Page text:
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Heartland data breach aftershocks continue

Emily Crone

The fallout from the major data breach announced in January from Heartland Payment Systems isn’t over. At least 250,000 merchants use the New Jersey-based payment processor, making it the fifth largest payment processor in the country.  Millions of credit and debit card transactions were compromised in 2008 due to malicious software installed by hackers. I was recently informed by my bank that my account may have been compromised, and I was issued a new debit card.

The aftershocks continue, with banks large and small reporting impacts. The Globe Gazette, which serves Mason City, Iowa, reports that due to the breach, many banks and credit unions in the state are issuing new cards to customers. The heads of several banks say they continue to receive lists of customers who may have been affected and are closing those accounts and issuing new cards. One bank president says nobody has actually lost any money (to their knowledge), and another local bank’s vice president said they had not incurred any fraud losses. However, the lists of names of affected customers keep coming.

The effects of the data breach have also spread to Maine, according to an article in the Bangor News. The article says personal information from more than 3,000 cards (both credit and debit) from the Bangor Federal Credit Union were compromised, as were 18,000 accounts at the Bangor Savings Bank. While all of that personal data was compromised, no money has yet been lost, the banks say. Bangor News says the lists of affected customers continue to come in and probably won’t be stopping anytime soon. Jon Paradise of the Maine Credit Union League is quoted as saying,  “The shakeout from this data breach is an ongoing thing. To various degrees, it is affecting all financial institutions and credit card companies.”

Mark Ross, vice chairman of the Bank of the Ozarks, agrees, according to a recent article in the Arkansas Democrat Gazette. Ross said due to the huge number of transactions that go through Heartland, “the breach could have some impact on every bank in the country that offers credit cards or debit cards.” As they continue to get lists of names, Simmons First National Corp., Bank of the Ozarks and other Arkansas banks are closing compromised accounts and issuing new cards to customers. It’s not certain that these customers’ information is actually threatened, but the banks are choosing to be on the safe side and close the exposed accounts.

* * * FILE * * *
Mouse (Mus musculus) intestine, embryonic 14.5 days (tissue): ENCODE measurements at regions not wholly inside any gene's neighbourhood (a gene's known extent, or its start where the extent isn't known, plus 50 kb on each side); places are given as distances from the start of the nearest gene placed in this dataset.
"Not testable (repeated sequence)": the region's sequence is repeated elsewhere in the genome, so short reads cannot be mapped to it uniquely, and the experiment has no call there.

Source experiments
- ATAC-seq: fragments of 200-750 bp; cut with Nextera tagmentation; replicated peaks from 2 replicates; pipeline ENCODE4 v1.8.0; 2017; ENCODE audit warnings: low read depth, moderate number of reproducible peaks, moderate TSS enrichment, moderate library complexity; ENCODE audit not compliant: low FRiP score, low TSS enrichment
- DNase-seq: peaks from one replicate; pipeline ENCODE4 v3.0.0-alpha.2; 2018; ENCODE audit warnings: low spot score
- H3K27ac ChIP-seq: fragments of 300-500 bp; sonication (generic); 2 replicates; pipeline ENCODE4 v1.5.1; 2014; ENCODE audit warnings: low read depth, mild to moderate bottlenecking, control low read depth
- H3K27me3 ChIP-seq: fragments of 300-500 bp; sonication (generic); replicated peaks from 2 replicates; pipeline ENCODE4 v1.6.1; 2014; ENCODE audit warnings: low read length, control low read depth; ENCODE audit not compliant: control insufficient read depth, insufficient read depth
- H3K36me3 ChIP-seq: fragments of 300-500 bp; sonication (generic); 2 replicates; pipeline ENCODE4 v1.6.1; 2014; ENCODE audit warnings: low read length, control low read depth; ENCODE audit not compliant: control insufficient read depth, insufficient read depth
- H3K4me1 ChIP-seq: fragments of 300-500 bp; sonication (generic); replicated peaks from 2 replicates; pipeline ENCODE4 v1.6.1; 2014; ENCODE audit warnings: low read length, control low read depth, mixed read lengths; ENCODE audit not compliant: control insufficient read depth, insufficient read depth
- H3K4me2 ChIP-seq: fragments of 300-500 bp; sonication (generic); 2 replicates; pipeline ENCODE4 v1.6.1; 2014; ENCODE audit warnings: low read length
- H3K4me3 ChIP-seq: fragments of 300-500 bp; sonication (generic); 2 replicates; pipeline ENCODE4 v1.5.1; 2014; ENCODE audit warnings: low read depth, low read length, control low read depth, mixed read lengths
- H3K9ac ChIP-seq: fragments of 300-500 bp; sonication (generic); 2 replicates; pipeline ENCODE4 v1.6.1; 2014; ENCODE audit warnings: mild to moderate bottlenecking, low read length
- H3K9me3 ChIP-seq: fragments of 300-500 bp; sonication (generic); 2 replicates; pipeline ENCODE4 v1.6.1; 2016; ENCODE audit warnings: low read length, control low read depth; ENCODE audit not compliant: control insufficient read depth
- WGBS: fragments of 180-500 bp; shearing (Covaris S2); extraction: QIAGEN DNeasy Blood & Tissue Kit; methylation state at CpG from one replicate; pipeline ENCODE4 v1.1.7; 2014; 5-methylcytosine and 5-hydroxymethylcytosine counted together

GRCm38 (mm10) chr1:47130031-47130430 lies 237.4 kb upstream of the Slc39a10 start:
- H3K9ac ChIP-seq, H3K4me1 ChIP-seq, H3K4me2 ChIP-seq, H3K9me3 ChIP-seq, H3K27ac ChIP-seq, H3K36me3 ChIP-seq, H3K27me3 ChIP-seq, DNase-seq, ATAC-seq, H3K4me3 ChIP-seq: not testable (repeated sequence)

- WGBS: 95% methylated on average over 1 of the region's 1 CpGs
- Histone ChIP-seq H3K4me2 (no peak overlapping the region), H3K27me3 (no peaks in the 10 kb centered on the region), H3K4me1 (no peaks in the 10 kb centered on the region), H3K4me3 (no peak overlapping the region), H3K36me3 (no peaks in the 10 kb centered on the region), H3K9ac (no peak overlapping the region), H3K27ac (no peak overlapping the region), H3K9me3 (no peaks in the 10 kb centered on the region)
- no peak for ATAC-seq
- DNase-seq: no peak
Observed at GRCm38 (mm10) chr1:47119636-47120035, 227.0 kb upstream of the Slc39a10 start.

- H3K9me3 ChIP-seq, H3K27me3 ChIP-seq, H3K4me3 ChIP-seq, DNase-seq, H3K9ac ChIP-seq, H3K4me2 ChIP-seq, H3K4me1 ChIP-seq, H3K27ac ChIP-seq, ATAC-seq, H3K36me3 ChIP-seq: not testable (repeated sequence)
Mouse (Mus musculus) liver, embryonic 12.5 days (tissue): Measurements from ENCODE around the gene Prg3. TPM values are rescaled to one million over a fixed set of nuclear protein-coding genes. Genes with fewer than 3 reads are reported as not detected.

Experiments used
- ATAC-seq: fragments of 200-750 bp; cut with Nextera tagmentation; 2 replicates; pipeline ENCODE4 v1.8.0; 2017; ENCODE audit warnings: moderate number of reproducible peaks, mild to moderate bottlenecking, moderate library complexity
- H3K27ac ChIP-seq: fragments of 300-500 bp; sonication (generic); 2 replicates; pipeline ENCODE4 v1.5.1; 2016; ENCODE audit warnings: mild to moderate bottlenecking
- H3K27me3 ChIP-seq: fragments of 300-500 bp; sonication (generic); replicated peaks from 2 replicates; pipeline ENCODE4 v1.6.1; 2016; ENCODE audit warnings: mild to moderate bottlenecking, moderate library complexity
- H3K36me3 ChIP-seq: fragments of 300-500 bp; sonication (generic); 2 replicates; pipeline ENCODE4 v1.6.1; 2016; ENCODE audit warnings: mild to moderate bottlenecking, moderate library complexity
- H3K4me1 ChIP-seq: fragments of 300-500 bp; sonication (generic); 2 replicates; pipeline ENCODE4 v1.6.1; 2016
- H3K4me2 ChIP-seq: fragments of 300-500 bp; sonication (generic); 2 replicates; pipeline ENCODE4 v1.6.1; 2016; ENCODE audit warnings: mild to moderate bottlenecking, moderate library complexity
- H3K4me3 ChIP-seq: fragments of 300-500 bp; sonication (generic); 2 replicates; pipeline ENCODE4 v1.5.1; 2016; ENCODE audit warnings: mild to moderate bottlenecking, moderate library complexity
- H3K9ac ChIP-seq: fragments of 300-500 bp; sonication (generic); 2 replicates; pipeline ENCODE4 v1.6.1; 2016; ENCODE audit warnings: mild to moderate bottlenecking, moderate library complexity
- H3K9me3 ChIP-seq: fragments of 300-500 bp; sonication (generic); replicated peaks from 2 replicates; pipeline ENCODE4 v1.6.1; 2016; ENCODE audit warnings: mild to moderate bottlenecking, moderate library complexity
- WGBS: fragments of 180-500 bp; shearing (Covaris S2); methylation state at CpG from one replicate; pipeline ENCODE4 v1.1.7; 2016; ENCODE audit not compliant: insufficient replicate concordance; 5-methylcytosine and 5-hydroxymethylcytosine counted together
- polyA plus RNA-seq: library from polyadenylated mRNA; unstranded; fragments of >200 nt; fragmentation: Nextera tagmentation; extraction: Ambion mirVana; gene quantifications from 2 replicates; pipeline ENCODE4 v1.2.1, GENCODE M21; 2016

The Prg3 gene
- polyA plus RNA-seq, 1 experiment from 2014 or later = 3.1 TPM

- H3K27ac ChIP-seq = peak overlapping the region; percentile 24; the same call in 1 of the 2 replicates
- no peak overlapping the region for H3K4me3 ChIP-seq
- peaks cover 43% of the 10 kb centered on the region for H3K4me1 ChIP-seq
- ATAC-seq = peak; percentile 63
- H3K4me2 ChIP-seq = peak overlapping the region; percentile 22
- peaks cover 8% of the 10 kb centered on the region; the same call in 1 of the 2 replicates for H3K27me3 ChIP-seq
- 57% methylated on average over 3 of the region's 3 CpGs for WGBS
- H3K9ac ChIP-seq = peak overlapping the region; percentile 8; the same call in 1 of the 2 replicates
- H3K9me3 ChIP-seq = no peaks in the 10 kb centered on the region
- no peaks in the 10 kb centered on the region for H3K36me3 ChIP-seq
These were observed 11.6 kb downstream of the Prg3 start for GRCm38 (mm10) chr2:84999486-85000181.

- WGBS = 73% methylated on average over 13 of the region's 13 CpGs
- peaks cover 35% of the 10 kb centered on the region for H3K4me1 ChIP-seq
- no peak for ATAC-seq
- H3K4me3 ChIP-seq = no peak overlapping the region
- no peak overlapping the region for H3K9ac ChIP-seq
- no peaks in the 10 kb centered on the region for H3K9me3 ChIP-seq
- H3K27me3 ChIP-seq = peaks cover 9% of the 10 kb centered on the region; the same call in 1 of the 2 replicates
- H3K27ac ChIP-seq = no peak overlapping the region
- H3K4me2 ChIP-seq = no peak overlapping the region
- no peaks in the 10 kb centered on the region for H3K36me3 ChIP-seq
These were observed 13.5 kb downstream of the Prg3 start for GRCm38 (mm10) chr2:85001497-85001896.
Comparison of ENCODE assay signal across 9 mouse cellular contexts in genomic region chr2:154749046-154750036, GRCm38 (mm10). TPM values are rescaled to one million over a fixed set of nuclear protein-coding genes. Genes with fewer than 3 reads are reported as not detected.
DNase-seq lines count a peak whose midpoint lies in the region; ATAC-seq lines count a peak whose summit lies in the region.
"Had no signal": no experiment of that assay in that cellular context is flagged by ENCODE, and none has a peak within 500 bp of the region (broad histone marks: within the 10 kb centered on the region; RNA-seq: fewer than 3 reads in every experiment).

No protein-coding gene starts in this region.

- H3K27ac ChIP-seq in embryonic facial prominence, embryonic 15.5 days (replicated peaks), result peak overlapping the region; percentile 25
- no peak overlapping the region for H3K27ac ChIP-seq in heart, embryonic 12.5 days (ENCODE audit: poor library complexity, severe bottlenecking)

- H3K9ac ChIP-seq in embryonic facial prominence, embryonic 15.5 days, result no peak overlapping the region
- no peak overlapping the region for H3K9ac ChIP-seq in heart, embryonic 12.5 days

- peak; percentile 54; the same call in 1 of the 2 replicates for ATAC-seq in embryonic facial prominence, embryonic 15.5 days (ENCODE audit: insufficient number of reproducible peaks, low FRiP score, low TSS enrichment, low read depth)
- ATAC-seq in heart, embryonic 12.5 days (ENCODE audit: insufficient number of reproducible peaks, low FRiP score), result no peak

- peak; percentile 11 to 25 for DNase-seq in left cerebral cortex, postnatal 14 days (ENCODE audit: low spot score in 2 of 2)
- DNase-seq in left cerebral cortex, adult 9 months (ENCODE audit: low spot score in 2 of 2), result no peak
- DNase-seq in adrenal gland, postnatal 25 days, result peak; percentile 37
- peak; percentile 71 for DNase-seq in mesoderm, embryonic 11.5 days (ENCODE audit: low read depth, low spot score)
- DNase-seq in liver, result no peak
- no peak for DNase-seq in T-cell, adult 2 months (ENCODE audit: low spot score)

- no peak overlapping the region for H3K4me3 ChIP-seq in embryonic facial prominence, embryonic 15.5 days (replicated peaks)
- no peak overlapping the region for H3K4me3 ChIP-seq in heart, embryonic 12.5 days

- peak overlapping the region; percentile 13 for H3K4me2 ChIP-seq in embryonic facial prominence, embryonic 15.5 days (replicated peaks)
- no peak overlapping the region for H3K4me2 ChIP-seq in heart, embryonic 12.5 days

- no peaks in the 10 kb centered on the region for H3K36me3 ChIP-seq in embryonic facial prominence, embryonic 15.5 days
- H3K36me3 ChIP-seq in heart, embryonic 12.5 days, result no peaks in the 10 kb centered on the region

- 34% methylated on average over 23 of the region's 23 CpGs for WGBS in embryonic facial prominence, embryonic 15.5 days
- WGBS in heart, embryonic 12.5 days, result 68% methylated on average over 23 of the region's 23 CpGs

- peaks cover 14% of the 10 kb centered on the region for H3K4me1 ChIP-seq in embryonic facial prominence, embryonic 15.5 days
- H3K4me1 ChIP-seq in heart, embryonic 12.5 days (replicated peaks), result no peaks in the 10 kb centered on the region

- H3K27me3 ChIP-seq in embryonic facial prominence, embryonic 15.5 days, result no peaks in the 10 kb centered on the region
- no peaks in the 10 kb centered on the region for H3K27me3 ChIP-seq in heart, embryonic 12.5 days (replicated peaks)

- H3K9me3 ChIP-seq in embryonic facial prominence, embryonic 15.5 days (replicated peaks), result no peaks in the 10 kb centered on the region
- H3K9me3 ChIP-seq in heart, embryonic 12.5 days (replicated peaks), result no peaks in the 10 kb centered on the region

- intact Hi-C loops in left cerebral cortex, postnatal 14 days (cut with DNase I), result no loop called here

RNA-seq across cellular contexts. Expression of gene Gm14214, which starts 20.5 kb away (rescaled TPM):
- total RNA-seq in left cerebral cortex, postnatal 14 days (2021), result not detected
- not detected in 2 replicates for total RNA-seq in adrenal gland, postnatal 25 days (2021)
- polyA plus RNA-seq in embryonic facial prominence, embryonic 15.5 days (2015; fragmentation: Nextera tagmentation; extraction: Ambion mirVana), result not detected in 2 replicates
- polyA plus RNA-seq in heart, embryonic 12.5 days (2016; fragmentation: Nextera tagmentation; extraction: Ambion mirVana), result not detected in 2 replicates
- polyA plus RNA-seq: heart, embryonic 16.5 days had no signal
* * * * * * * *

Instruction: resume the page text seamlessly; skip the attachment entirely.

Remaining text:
How long will the fallout continue, and will the breach actually result in any financial losses besides those the banks are enduring from issuing so many new cards?

See related: Heartland Payment Systems breach claims another victim: Me, Few answers in massive security breach, It’s smelling phishy: more attempts to steal my data

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  • John Franks

    Most companies enjoy “security” insofar as they haven’t been targeted, or had an employee make a human error with catastrophic exposure. Price Waterhouse Cooper and Carnegie-Mellon’s CyLab have recent surveys that show the senior executive class to be, basically, clueless regarding IT risk and its tie to overall enterprise (business) risk. Data breaches and thefts are due to a lagging business culture absent new eCulture, breaches will, and continue to, increase. For example: Microsoft patched for the worm affecting Heartland 4 months ago. As CIO, I’m constantly seeking things that work, in hopes that good ideas make their way back to me – check your local library: A book that is required reading is “I.T. WARS: Managing the Business-Technology Weave in the New Millennium.” It also helps outside agencies understand your values and practices.
    The author, David Scott, has an interview about it.

  • One of my cards was part of this theft, so I was sent a new card and had to update all of my automatic monthly deductions…that was a couple of hours i’d rather have back.